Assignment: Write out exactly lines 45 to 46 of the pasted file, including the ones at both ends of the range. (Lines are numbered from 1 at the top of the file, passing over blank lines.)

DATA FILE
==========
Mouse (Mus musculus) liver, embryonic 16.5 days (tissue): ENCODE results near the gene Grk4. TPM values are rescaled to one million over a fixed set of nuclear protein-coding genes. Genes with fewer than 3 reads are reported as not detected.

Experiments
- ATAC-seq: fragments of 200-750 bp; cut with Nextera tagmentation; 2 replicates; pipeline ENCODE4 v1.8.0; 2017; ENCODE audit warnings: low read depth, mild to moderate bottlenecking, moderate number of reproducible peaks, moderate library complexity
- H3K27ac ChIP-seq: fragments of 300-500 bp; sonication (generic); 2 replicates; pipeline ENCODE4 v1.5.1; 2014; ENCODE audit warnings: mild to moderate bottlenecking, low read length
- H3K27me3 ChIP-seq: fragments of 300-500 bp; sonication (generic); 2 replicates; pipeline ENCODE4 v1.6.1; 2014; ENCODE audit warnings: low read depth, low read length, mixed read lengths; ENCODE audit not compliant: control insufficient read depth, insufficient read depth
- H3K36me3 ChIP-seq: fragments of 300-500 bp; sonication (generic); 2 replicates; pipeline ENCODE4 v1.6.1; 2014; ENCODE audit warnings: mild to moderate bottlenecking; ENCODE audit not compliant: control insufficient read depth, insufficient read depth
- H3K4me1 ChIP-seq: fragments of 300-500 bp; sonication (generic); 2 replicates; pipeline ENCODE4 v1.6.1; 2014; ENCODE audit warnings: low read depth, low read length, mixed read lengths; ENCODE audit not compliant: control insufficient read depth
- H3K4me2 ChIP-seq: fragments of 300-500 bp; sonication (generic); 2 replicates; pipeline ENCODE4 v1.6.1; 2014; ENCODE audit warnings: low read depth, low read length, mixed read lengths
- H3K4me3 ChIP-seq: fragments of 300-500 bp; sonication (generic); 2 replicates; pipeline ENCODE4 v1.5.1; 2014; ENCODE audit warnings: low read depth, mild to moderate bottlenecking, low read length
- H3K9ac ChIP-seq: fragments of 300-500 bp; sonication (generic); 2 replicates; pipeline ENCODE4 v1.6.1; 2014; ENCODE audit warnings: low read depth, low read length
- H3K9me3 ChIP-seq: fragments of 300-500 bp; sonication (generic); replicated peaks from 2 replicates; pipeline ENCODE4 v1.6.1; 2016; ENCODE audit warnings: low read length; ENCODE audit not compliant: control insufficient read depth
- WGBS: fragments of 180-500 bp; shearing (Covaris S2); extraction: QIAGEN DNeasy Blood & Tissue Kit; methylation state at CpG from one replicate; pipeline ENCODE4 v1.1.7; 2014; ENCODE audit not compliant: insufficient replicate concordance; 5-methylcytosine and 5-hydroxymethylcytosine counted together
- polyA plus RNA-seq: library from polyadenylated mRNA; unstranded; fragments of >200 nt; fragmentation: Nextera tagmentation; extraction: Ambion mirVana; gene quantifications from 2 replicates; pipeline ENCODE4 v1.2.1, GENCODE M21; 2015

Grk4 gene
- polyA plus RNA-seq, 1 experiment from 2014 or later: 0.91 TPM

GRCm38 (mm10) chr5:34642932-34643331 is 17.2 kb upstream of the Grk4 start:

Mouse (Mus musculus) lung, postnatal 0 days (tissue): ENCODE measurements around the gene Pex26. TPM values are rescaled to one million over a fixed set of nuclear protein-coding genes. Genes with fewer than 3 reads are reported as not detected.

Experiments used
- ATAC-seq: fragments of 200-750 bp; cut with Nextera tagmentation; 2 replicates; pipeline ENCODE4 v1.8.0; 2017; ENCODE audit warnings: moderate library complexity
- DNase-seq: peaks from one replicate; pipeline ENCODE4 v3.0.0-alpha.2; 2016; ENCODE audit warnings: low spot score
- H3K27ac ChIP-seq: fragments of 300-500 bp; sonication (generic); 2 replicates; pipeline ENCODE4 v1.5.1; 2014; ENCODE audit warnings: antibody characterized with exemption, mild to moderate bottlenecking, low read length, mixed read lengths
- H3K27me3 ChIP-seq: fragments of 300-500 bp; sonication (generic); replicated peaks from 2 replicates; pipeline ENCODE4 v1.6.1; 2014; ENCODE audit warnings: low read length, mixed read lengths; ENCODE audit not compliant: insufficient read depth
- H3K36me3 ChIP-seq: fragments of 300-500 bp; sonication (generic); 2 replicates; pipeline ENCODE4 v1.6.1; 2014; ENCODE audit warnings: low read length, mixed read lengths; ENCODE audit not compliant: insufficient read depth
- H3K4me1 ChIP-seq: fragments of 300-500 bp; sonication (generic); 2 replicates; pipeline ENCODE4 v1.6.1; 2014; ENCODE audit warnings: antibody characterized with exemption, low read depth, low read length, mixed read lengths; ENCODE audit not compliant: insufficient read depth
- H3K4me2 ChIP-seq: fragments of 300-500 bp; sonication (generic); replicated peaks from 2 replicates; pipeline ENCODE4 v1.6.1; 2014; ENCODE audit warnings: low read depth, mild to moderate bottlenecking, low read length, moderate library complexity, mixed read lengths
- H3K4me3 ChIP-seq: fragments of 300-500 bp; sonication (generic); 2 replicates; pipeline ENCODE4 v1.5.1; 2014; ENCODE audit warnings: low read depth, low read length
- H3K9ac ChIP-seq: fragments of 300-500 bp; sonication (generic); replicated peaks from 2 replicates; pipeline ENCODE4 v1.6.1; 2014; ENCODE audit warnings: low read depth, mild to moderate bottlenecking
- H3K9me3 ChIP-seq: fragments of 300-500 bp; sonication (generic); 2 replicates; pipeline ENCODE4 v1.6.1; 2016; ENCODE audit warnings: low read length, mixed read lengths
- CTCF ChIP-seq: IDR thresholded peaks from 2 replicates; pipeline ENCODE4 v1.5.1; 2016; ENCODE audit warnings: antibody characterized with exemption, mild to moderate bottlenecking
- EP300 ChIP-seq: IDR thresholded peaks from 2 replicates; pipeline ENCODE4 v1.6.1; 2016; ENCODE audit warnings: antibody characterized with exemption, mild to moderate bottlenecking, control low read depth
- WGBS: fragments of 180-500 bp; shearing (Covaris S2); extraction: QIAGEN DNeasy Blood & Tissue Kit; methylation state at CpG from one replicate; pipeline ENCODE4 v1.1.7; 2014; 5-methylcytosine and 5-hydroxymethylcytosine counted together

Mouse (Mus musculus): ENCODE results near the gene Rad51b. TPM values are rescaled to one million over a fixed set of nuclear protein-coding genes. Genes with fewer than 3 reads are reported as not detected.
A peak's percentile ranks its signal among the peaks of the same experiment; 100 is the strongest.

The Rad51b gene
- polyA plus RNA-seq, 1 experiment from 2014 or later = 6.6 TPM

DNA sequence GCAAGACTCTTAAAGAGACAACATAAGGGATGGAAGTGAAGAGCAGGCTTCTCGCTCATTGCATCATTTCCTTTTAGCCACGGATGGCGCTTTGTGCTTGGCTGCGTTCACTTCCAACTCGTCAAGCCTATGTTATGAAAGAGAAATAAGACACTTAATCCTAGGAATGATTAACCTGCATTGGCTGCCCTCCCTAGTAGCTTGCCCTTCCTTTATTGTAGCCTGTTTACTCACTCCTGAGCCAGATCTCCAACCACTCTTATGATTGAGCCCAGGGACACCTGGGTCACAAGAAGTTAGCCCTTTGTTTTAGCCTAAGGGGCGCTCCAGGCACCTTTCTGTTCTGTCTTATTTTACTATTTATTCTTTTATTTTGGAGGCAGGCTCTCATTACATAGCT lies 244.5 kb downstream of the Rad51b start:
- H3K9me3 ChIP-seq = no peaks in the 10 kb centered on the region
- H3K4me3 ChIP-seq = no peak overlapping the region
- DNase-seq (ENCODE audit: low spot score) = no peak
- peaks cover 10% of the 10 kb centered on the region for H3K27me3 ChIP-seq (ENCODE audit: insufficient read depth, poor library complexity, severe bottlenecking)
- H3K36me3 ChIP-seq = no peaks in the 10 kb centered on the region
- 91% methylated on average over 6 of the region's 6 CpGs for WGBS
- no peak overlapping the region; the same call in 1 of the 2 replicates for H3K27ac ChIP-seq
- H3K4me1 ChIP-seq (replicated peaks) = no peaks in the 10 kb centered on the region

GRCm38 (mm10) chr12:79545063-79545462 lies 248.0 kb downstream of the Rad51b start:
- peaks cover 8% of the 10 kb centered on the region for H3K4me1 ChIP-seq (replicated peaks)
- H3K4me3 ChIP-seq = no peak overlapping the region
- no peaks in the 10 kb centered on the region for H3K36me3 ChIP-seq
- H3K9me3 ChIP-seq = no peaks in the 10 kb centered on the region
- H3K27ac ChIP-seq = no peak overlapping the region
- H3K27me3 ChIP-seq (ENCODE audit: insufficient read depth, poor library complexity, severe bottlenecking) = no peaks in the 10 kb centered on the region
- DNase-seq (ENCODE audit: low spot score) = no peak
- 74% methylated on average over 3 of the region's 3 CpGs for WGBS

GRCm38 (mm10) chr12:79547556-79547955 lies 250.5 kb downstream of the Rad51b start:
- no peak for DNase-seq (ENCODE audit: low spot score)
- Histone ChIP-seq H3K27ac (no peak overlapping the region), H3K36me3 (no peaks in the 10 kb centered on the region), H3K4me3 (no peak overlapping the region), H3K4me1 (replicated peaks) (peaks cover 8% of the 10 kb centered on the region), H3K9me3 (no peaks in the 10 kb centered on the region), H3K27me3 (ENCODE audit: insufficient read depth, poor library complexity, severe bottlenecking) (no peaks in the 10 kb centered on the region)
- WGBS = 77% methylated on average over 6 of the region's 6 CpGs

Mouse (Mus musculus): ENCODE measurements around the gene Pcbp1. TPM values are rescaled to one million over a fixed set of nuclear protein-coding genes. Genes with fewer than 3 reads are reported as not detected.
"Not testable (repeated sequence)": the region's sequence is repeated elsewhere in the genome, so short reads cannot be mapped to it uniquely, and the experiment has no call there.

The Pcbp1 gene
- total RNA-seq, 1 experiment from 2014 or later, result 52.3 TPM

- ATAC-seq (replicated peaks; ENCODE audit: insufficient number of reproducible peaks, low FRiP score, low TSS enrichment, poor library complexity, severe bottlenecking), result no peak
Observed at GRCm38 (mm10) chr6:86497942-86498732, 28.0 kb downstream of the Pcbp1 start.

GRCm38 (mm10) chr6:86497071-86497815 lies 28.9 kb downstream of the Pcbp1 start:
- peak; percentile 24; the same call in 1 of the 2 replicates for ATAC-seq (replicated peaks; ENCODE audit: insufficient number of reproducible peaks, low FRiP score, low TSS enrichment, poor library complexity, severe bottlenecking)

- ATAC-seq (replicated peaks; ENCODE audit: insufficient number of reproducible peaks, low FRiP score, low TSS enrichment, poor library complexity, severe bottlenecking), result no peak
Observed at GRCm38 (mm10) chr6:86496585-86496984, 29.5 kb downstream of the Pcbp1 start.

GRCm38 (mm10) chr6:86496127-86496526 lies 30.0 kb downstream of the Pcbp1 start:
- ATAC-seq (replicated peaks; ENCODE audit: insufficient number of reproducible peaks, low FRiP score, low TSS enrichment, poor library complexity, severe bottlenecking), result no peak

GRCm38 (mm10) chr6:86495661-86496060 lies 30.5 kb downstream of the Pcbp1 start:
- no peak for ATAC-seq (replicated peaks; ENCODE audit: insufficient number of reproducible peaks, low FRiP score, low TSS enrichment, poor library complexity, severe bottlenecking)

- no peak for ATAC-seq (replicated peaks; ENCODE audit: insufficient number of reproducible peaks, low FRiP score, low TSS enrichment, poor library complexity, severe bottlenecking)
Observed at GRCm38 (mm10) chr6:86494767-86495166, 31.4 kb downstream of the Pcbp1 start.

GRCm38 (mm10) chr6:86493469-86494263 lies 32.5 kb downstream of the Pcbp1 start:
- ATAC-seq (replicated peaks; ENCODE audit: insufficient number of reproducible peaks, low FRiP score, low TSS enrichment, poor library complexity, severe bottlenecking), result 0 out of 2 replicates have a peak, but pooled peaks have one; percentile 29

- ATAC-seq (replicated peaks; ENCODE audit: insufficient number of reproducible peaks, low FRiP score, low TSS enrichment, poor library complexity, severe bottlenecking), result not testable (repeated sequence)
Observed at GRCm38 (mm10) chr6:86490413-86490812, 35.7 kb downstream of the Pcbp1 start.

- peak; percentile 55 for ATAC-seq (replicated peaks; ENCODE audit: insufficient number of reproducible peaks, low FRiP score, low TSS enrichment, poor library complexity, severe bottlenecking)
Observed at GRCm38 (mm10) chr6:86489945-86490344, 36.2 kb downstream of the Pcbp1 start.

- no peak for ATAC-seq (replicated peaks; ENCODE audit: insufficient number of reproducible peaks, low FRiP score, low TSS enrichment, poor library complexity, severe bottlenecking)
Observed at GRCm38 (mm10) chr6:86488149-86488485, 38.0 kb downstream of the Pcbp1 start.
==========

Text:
GRCm38 (mm10) chr12:79545063-79545462 lies 248.0 kb downstream of the Rad51b start:
- peaks cover 8% of the 10 kb centered on the region for H3K4me1 ChIP-seq (replicated peaks)